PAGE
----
US and the World Cup

SoccerIn the aftermath of last week’s World Cup fiasco, I found myself wondering – how is it that the USA men’s team was beaten so badly? Obviously, the team’s level of talent doesn’t approach that of their African and European counterparts.

But more interesting than the US team’s humiliating performance was the fact that nobody even noticed. The world has gone ape for the World Cup, but here in the US, World Cup news is what gets shoved into newscasts between baseball scores and NHL draft news.

Men talking“So, didya hear that the US men lost?” “What US men?” “The soccer team, you dolt.” “Yawn… oh, yeah. What about it?”

So, here’s my attempt at an explanation as to why soccer is so popular worldwide, and why folks in the US generally don’t care.

Soccer is popular worldwide because it is:

  • Cheap. Players don’t have to have ice rinks, helmets, pads, or specialized equipment. Even clothes aren’t really necessary. All that you need is a ball, and even that’s optional. Got anything round? Look around you. See that rock over there? Sure, it’s roundish, let’s use it. How about that coconut? Coconut – Check. The severed head of an enemy? Perfecto!
  • Easy to learn. There is no more simple sport in the world than soccer, with its one rule: NO HANDS. No long lists of rules to remember, no binders full of play books to memorize, no weeklong strategy meetings between staff coaches. Just get the ball from here, over to there, and don’t use your hands. A man raised by monkeys could wander out of the rainforest naked into the nearest village and be playing soccer with the tribesmen in five minutes. And five minutes after that, he’d be screaming at the ref after getting a red card for slide tackling the chief’s son.
  • Tarzan argue!Kill the ref!!

  • It can be played anywhere. Try and find a hockey rink in subsaharan Mauritania, or a squash court in Siberia. Conversely, soccer can be played in any climate, indoors or outdoors, at any time of the year, and on any surface (except for water – although there are some who believe that’s what Jesus and Peter were actually doing on the Sea of Galilee).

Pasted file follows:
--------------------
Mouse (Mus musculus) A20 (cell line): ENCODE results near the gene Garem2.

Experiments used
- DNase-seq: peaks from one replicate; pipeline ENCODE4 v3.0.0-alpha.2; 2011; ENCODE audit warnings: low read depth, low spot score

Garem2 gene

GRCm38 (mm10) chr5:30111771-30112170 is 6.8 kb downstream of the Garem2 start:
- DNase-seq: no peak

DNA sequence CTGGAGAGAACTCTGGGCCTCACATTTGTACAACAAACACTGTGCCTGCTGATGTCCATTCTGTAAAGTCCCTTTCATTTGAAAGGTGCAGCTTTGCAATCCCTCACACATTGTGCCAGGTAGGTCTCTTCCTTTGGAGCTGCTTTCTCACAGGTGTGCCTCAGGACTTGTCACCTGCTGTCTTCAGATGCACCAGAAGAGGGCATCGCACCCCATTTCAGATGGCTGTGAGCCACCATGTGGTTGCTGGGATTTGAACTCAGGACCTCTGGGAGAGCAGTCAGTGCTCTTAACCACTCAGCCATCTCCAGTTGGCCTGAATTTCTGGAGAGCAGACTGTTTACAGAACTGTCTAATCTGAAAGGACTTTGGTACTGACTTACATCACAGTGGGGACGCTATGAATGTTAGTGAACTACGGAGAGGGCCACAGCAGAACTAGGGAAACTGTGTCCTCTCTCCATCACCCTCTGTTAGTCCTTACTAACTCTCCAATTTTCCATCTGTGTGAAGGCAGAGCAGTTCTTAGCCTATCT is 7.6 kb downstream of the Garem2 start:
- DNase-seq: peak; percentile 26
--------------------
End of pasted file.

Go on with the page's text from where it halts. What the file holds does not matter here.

Give soccer fans credit, though, for how insanely loyal they are to their teams. Soccer fans set a high bar for riots. Sure, it’s great when Manchester is winning, but it’s absolutely divine when the victory is accompanied by the sweet, sweet smell of tear gas.

Soccer riot“Yes, William, now, rip that guy’s bloody face off. I have to get back to the office so I can complain on the Internet about the latest prison execution in Texas.”

So why isn’t soccer as popular here in the US as it is elsewhere in the world? Certainly the rules aren’t too difficult for us to learn. Certainly we can afford it. Certainly our fans can riot with the best of them. Why isn’t soccer the nation’s national pastime?

The answer is deceptively obvious, and it lies within the embarrassing performance put on by the US men at the World Cup. Quite simply, our best athletes prefer to play other sports. The toughest, fastest, and best-conditioned athletes in the US are playing for football, basketball, and hockey teams.

I’m not saying that US soccer players aren’t exceptional athletes. I’m saying that the best European athletes play soccer, the best Central American athletes play soccer, and so on. But the best US athletes don’t. Not collectively, anyhow.

I believe the main reason for this is the strong enticement for young athletes to pursue careers in the NFL, NBA, NHL, etc. Of course, now the US has the professional MLS league (which includes our beloved Crew), but it’s still in its infancy when it comes to attracting sponsors and making its stars household names. And that has to wear down on someone who loves to play the game, but wants/needs to be known and remembered as a great athlete. If that’s not important to him, he’ll play soccer. Or football for UM.

Comments

  1. Yep I agree. The best athletes will play in the NFL or NBA etc because that is where the money is. Besides, who wants to roll around on the ground and act like he is hurt?

Trackbacks

  1. […] I were headed to see the second half of the USA/Algeria World Cup game, he remembered that one of his first posts here at MotSaG was about the 2006 World Cup (ironically after another bouncing at the hands of […]

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